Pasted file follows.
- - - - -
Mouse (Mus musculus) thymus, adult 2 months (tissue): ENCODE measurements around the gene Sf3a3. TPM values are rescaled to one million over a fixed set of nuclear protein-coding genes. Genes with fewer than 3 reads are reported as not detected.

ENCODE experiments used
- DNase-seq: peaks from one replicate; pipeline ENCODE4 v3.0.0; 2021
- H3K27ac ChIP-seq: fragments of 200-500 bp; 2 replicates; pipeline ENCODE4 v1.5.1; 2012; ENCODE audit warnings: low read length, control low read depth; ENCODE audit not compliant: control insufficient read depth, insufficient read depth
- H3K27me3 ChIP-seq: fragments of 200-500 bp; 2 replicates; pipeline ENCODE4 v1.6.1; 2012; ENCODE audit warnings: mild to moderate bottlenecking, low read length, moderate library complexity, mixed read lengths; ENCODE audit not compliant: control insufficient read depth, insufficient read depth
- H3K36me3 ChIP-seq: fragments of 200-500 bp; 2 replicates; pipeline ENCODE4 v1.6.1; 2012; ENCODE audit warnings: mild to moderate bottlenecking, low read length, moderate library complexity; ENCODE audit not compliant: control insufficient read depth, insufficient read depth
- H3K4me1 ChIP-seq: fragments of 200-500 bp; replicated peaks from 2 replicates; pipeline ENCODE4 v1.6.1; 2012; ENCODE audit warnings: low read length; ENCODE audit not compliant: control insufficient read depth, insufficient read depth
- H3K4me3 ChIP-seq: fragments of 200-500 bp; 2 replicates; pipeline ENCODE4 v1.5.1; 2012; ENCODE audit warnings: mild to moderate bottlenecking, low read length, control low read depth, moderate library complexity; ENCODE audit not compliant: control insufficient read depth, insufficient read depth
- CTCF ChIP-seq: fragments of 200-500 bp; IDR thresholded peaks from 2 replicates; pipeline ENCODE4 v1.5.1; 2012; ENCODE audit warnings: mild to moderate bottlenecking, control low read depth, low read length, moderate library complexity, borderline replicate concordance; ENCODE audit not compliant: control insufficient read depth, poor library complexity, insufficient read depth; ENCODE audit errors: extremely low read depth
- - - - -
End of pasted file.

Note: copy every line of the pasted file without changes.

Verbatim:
Mouse (Mus musculus) thymus, adult 2 months (tissue): ENCODE measurements around the gene Sf3a3. TPM values are rescaled to one million over a fixed set of nuclear protein-coding genes. Genes with fewer than 3 reads are reported as not detected.

ENCODE experiments used
- DNase-seq: peaks from one replicate; pipeline ENCODE4 v3.0.0; 2021
- H3K27ac ChIP-seq: fragments of 200-500 bp; 2 replicates; pipeline ENCODE4 v1.5.1; 2012; ENCODE audit warnings: low read length, control low read depth; ENCODE audit not compliant: control insufficient read depth, insufficient read depth
- H3K27me3 ChIP-seq: fragments of 200-500 bp; 2 replicates; pipeline ENCODE4 v1.6.1; 2012; ENCODE audit warnings: mild to moderate bottlenecking, low read length, moderate library complexity, mixed read lengths; ENCODE audit not compliant: control insufficient read depth, insufficient read depth
- H3K36me3 ChIP-seq: fragments of 200-500 bp; 2 replicates; pipeline ENCODE4 v1.6.1; 2012; ENCODE audit warnings: mild to moderate bottlenecking, low read length, moderate library complexity; ENCODE audit not compliant: control insufficient read depth, insufficient read depth
- H3K4me1 ChIP-seq: fragments of 200-500 bp; replicated peaks from 2 replicates; pipeline ENCODE4 v1.6.1; 2012; ENCODE audit warnings: low read length; ENCODE audit not compliant: control insufficient read depth, insufficient read depth
- H3K4me3 ChIP-seq: fragments of 200-500 bp; 2 replicates; pipeline ENCODE4 v1.5.1; 2012; ENCODE audit warnings: mild to moderate bottlenecking, low read length, control low read depth, moderate library complexity; ENCODE audit not compliant: control insufficient read depth, insufficient read depth
- CTCF ChIP-seq: fragments of 200-500 bp; IDR thresholded peaks from 2 replicates; pipeline ENCODE4 v1.5.1; 2012; ENCODE audit warnings: mild to moderate bottlenecking, control low read depth, low read length, moderate library complexity, borderline replicate concordance; ENCODE audit not compliant: control insufficient read depth, poor library complexity, insufficient read depth; ENCODE audit errors: extremely low read depth